A Story and a Few Simple Questions
Getting footloose: Dancing is a crime in Iran.
In an international campaign sparked by the arrest of six students from Tehran, people around the globe (many of whom are Muslim) made videos inspired by their arrest and the Pharrell Williams song “Happy.”
- “Enemy…terrorism…nuclear bomb…war.” These words are often used by American media to describe Iran. The image the media presents is often hazy, incomplete, and distorted. The political and military aspects of my country are covered mainly in a negative light.
- In Under Eastern Eyes (I have adopted the name from the novel Under Western Eyes by Joseph Conrad), I will write about those topics which American media either cannot or does not want to talk about. The emphasis will be on social and cultural aspects of Iran although, out of necessity, I will talk about politics, despite my despair.
- Yaghoub Yadali, born in 1970, is a writer and television director. His first work of fiction, the short-story collection Sketches in the Garden, was published in 1997. It was followed in 2001 by Probability of Merriment and Mooning, which was named book of the year by the Writers and Critics Award. His first novel, The Rituals of Restlessness, won the 2004 Golshiri Foundation Award for the best novel of the year and was named as one of the ten best novels of the decade by the Press Critics Award. He has also published many articles and reviews of literature and cinema in newspapers and magazines in Iran.
A few weeks ago, the six young Iranians were arrested for making a video of themselves dancing on a rooftop to the Pharrell Williams song.
In the midst of political tensions, dancing is considered illegal in Iran. The Tehrani students’ participation in what was originally a worldwide fan response to the video for Williams’ “Happy”–in which people record themselves dancing to and lip-syncing the popular song—resulted in their arrest. Tehrani police claimed to have apprehended the young people for dancing in “inappropriate dress,” thus sparking a debate that went viral.
In a statement meant to intimidate Iranians, Tehrani Police Chief Hossein Sajedinia announced that police had identified the students within two hours after the video was posted, and had arrested them within six hours. The subsequent arrest, really for dancing and showing happiness, was covered by major media outlets around the world.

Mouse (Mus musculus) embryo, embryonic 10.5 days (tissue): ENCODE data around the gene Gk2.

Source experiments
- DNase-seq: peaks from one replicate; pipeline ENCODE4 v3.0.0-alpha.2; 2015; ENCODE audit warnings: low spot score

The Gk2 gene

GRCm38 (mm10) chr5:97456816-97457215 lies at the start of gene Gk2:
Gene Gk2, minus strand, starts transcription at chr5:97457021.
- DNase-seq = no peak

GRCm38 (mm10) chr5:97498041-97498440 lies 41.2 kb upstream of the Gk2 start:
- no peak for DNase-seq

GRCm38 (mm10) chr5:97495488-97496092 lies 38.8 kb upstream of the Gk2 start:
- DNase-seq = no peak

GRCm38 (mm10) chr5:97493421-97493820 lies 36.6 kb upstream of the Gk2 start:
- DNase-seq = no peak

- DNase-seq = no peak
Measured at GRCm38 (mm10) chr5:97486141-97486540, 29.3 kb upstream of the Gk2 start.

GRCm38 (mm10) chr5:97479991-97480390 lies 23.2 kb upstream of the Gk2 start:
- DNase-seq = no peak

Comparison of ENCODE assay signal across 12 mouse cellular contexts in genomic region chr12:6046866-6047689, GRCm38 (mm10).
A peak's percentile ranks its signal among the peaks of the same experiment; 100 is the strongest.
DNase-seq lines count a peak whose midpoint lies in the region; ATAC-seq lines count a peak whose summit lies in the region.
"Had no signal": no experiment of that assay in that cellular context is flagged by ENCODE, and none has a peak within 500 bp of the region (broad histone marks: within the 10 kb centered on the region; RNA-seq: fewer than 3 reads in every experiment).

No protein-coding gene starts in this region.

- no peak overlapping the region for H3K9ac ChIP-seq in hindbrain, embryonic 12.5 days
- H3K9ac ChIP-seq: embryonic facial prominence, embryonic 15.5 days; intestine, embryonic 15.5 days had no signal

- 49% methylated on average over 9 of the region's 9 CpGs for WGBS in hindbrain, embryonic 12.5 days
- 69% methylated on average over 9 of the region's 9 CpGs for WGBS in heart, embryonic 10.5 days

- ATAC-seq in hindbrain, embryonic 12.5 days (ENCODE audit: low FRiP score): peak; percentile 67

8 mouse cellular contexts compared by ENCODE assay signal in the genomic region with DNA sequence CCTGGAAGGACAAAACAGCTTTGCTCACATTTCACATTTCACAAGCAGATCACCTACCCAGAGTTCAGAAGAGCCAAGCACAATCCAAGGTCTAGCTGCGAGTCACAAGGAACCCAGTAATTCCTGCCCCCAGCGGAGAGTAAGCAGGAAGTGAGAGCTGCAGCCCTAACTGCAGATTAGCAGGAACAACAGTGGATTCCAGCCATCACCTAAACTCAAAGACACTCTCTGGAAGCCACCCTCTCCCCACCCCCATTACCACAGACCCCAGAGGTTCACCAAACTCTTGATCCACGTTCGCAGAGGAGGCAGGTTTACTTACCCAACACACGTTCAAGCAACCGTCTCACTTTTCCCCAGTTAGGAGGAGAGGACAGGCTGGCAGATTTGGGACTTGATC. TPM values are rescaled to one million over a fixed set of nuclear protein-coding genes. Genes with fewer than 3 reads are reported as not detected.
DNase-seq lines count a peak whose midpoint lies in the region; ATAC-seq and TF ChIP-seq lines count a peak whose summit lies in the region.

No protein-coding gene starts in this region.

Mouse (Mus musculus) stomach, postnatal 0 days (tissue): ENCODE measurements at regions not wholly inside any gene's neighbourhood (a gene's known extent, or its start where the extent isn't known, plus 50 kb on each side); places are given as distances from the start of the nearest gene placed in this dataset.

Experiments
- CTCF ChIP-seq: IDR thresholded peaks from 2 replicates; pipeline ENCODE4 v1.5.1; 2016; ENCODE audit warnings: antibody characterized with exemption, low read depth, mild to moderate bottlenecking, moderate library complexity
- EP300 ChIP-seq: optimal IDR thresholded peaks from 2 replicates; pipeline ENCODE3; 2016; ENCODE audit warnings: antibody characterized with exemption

Following this, Internet users in Iran wrote hundreds of thousands of words about the students’ arrest. Pharrell Williams tweeted that he believes the six students should not be persecuted for their expression of happiness, and even Iranian President Rouhani tweeted in English, “#Happiness is our people’s right. We shouldn’t be too hard on behavior caused by joy.” President Rouhani’s statement was considered an objection to the arrest—which is significant as the Tehran police force is under conservative control.
After twenty-four hours, the young people were freed and several video clips based on the Pharrell Williams song were posted in response. In these video clips, people at home, on the street, or in parks dance and demonstrate their happiness.
In thinking about this story, a few simple questions could arise in one’s mind: If these six people weren’t criminals, why were they arrested? Why were they immediately freed? Why were the Iranians who danced in the next series of videos not arrested? Of course, the answer to the last question is obvious. Their numbers were too great.
The result of the arrest was the exact opposite of what the police wanted. In a short time, a video that, at first, had very few viewers (probably only friends of the students) received hundreds of thousands of hits and became an out-of-control act of protest.